ABSTRACT: Hemostatic abnormalities were investigated in 32 dogs with carcinoma and 19 age-matched healthy dogs. Thromboelastography, hemostasis profile (i.e. prothrombin time [PT], activated partial thromboplastin time [aPTT], fibrinogen concentration), platelet count (PLT), thrombin-antithrombin complexes (TAT), and plasminogen activator inhibitor-1 (PAI-1) activity were evaluated. Dogs with carcinomas had faster thrombus generation (TEG(TG), a mathematic value obtained from the first derivate of the thromboelastographic tracing; 834.8±91.1 vs. 707.8±75.8mm/min; mean±SD), increased fibrinogen concentration (276 vs. 151mg/dL), and PLT (425 vs. 324U×10(9)/L), but had decreased PAI-1 activity (15.7 vs. 26.2IU/mL).The most common hemostatic abnormalities found in carcinoma dogs were hypercoagulability (TEG(TG)>mean+2 SD of healthy dogs) and thrombocytosis (PLT>424×10(9)U/L) in 46% of cases, and hyperfibrinogenemia (fibrinogen >384mg/dL) in 32% of cases. Disseminated intravascular coagulation was uncommon and the extent of disease was not correlated with hypercoagulability. TEG(TG) showed good correlation with fibrinogen (r=0.80) and hyperfibrinogenemia seems to be a main factor of the hypercoagulable state in carcinoma dogs. In conclusion, TEG(TG) is a valid parameter to diagnose hypercoagulability.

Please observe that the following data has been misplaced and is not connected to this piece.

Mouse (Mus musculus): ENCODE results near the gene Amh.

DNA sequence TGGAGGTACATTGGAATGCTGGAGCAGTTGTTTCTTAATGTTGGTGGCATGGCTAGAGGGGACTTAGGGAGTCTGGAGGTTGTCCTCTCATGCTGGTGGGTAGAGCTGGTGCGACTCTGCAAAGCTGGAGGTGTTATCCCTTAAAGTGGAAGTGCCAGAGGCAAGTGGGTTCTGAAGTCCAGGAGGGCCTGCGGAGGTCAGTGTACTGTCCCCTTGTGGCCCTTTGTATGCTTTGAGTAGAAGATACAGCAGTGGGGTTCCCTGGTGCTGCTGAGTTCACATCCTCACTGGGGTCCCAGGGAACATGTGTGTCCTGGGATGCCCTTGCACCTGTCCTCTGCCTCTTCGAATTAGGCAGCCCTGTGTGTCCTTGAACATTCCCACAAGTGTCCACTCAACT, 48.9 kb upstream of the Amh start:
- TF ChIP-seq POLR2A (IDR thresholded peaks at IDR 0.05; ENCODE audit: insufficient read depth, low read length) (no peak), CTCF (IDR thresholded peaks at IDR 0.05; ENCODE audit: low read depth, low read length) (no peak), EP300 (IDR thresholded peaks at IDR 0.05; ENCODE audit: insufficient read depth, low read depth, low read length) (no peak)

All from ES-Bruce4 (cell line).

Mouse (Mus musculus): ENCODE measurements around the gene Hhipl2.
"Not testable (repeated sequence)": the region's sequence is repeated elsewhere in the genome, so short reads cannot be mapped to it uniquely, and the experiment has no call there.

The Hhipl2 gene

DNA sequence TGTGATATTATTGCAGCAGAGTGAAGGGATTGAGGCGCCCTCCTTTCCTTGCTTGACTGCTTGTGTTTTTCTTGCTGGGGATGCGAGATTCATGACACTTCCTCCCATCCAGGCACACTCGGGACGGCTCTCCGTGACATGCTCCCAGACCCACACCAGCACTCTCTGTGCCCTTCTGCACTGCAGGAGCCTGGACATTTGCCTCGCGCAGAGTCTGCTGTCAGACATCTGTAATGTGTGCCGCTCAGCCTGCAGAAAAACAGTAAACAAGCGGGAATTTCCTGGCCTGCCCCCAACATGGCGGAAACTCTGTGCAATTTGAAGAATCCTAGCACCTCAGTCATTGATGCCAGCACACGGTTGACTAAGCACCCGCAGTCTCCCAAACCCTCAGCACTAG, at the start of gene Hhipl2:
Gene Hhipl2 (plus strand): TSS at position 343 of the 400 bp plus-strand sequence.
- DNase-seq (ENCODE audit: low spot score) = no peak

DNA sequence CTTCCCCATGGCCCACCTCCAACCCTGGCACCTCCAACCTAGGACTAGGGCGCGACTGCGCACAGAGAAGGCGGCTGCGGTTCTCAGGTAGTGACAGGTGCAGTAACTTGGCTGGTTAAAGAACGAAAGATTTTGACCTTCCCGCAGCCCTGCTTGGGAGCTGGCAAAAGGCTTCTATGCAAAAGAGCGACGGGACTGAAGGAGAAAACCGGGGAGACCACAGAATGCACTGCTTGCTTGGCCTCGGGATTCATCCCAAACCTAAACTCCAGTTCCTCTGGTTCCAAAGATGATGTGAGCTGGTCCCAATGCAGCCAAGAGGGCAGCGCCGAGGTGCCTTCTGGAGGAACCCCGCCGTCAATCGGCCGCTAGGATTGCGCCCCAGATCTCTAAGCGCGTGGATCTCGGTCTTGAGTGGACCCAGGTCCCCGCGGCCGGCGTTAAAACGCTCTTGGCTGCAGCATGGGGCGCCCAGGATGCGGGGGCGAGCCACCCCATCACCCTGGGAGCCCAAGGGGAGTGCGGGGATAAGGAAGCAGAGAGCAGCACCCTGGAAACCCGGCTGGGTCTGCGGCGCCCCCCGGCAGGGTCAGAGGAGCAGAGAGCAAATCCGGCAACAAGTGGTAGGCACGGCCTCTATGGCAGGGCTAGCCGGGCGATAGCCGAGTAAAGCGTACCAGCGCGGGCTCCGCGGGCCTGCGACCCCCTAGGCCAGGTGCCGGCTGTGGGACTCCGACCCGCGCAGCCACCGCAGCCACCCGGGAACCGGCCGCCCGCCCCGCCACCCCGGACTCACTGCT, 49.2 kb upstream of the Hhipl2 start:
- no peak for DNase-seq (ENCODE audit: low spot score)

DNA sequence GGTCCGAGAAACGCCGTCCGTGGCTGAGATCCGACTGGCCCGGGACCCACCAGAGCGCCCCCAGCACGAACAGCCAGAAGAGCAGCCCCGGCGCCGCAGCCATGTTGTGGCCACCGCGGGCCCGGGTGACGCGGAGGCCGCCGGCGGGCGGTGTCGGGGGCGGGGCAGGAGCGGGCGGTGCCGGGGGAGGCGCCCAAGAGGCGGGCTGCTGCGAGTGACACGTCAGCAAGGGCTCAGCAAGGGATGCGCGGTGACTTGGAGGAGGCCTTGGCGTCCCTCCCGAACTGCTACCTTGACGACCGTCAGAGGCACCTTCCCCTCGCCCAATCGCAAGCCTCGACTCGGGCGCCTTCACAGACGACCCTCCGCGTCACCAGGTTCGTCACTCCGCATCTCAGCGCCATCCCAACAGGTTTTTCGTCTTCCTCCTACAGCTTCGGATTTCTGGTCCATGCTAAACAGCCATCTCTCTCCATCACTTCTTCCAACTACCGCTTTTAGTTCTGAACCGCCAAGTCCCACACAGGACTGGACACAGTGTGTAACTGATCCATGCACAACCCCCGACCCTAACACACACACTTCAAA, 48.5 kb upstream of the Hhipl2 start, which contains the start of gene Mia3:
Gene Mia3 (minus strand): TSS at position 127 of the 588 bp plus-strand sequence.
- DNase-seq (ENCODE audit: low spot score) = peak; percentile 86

The Veterinary Journal 03/2011; 190(2):e78-83. DOI:10.1016/j.tvjl.2011.02.025 · 2.17 Impact Factor
  • Source
    [Show abstract] [Hide abstract]